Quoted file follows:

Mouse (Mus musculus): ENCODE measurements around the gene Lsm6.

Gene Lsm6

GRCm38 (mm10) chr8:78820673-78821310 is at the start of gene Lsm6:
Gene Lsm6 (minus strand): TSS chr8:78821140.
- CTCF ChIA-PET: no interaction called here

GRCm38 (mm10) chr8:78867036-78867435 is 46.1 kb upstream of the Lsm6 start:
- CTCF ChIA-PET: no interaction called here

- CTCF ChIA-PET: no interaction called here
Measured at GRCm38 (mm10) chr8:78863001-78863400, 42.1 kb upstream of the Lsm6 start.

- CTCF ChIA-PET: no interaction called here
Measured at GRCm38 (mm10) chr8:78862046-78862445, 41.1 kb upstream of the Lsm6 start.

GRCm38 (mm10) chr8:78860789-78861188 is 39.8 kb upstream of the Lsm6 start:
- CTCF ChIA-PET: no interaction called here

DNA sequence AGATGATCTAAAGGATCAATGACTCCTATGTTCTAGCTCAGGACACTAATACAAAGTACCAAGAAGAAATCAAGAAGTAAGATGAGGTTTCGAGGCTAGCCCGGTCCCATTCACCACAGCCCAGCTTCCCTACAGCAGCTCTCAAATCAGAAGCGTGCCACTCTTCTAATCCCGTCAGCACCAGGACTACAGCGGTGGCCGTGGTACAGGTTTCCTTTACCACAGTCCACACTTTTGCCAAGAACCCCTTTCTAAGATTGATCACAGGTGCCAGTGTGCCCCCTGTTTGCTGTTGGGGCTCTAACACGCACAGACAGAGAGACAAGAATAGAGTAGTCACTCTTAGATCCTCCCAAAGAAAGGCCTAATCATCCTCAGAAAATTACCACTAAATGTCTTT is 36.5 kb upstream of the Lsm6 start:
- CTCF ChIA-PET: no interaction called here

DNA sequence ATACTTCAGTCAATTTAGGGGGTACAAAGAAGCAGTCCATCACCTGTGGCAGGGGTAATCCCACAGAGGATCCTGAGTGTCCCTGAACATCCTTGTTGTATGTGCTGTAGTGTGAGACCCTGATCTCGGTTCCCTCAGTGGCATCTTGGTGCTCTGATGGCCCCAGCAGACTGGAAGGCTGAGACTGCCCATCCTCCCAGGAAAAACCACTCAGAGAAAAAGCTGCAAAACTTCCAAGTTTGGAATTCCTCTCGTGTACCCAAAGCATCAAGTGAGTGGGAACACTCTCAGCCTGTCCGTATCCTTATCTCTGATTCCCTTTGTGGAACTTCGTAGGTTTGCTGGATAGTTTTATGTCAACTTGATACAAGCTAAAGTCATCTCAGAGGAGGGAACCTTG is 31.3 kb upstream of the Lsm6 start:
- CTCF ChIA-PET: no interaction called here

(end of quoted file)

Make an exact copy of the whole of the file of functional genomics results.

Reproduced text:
Mouse (Mus musculus): ENCODE measurements around the gene Lsm6.

Gene Lsm6

GRCm38 (mm10) chr8:78820673-78821310 is at the start of gene Lsm6:
Gene Lsm6 (minus strand): TSS chr8:78821140.
- CTCF ChIA-PET: no interaction called here

GRCm38 (mm10) chr8:78867036-78867435 is 46.1 kb upstream of the Lsm6 start:
- CTCF ChIA-PET: no interaction called here

- CTCF ChIA-PET: no interaction called here
Measured at GRCm38 (mm10) chr8:78863001-78863400, 42.1 kb upstream of the Lsm6 start.

- CTCF ChIA-PET: no interaction called here
Measured at GRCm38 (mm10) chr8:78862046-78862445, 41.1 kb upstream of the Lsm6 start.

GRCm38 (mm10) chr8:78860789-78861188 is 39.8 kb upstream of the Lsm6 start:
- CTCF ChIA-PET: no interaction called here

DNA sequence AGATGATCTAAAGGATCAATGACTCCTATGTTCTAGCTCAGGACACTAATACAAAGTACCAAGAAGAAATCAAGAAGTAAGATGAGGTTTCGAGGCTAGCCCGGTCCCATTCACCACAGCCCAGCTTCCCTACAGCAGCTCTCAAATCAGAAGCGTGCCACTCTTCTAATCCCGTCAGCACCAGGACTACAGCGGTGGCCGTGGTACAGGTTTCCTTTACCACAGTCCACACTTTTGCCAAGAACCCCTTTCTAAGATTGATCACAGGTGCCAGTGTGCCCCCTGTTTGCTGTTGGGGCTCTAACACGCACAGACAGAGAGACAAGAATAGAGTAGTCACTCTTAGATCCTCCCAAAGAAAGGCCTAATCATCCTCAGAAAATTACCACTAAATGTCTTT is 36.5 kb upstream of the Lsm6 start:
- CTCF ChIA-PET: no interaction called here

DNA sequence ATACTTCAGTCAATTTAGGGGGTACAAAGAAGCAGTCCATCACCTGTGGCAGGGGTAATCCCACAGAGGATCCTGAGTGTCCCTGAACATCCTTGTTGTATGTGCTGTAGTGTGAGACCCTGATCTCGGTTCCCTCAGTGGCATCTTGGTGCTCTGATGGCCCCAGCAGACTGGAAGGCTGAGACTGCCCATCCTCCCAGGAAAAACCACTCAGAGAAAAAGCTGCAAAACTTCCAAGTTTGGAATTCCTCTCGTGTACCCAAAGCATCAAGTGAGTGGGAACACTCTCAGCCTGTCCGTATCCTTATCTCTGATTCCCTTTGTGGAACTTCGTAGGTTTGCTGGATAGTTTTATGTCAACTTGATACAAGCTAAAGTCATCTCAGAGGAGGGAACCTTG is 31.3 kb upstream of the Lsm6 start:
- CTCF ChIA-PET: no interaction called here